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Inclusive Texts in Elementary Classrooms

Developing Literacies, Identities, and Understandings

Amy J. Heineke Aimee Papola-Ellis

192 pages
Teachers College Press

Learn how to put children’s diverse and storied experiences at the center of the curriculum. Schools are more diverse than ever before, but the texts and materials that typify classroom curricula continue to prioritize so-called mainstream stories and perspectives. These canonical texts often exclude the nuanced identities and rich lived experiences of the very children sitting in today's classrooms. But kids thrive when they see themselves in texts and learn about the world around them by connecting with the experiences of others. Based on the authors’ work with elementary school teachers over the last decade, this resource offers strategies for moving away from canonical texts. The authors present a four-part framework for selecting, using, and engaging students with texts that promote children’s identity development, literacy engagement and comprehension, and learning across the content areas. The practical text provides guidance for setting learning goals that align with relevant standards and curricular directives, as well as classroom examples, teaching strategies, and reflective questions.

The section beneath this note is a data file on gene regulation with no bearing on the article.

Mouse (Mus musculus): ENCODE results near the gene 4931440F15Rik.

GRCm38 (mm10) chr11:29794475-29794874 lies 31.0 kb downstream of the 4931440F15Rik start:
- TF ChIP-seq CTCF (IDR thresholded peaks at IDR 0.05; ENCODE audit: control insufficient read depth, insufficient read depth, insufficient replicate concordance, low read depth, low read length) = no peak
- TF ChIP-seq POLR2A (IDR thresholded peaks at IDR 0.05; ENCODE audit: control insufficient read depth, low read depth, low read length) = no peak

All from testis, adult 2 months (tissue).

Book Features:

  • An actionable way for teachers to move from theory to practice, using what we know about culturally relevant practice and critical literacy to create instruction that enhances children’s classroom experiences and learning.
  • An inclusive and intersectional approach that supports all teachers in enhancing their classroom libraries and curricular resources for the benefit of all students.
  • Specific ideas for texts and authors, as well as more generalizable themes and ideas that will guide future exploration and use of texts in classrooms.
  • Tangible strategies and rich classrooms examples from 20 expert teachers spanning diverse elementary school settings.
  • Reflective questions to help practitioners personalize the content to their own contexts.
Author Bio

Amy J. Heineke is a professor of multilingual teaching & learning at Loyola University Chicago. Aimee Papola-Ellis is an associate professor of reading and literacy at Loyola University Chicago.